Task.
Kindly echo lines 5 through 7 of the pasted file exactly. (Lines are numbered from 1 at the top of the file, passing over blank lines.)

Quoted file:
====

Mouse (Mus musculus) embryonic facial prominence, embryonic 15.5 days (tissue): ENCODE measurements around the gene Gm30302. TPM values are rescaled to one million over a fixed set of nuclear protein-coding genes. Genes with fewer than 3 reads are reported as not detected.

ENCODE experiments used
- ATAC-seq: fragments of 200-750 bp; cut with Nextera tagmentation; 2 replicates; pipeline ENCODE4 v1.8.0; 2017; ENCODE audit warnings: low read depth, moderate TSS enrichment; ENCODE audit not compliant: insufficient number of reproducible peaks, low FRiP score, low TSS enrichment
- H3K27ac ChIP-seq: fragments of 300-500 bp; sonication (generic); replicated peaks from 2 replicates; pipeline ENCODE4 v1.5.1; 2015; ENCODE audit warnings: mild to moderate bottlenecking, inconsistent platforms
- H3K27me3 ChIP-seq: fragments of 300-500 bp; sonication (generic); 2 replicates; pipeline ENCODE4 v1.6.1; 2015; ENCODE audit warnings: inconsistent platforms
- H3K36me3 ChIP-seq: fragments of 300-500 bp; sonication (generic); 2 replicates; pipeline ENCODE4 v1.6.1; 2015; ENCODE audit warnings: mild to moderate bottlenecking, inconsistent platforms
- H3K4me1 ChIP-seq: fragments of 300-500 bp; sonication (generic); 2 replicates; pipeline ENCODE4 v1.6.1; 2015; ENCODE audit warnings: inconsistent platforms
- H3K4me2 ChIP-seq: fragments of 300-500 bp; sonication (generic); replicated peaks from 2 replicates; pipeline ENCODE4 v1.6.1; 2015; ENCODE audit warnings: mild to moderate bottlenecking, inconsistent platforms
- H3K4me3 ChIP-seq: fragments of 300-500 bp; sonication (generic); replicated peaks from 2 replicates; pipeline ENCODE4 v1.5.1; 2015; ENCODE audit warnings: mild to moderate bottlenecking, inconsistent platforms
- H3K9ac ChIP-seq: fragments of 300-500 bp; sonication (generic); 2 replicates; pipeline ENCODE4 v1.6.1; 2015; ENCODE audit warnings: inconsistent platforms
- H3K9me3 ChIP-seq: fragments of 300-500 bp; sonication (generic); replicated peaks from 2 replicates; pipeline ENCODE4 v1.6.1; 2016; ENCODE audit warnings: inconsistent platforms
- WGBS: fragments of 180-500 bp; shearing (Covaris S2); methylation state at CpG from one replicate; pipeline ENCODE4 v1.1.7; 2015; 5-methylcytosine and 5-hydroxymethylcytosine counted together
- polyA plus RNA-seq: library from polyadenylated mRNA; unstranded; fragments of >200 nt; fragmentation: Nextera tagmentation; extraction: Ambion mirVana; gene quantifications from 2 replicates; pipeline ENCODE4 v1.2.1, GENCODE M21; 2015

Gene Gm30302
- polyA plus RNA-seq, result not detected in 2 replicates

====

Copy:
- H3K27me3 ChIP-seq: fragments of 300-500 bp; sonication (generic); 2 replicates; pipeline ENCODE4 v1.6.1; 2015; ENCODE audit warnings: inconsistent platforms
- H3K36me3 ChIP-seq: fragments of 300-500 bp; sonication (generic); 2 replicates; pipeline ENCODE4 v1.6.1; 2015; ENCODE audit warnings: mild to moderate bottlenecking, inconsistent platforms
- H3K4me1 ChIP-seq: fragments of 300-500 bp; sonication (generic); 2 replicates; pipeline ENCODE4 v1.6.1; 2015; ENCODE audit warnings: inconsistent platforms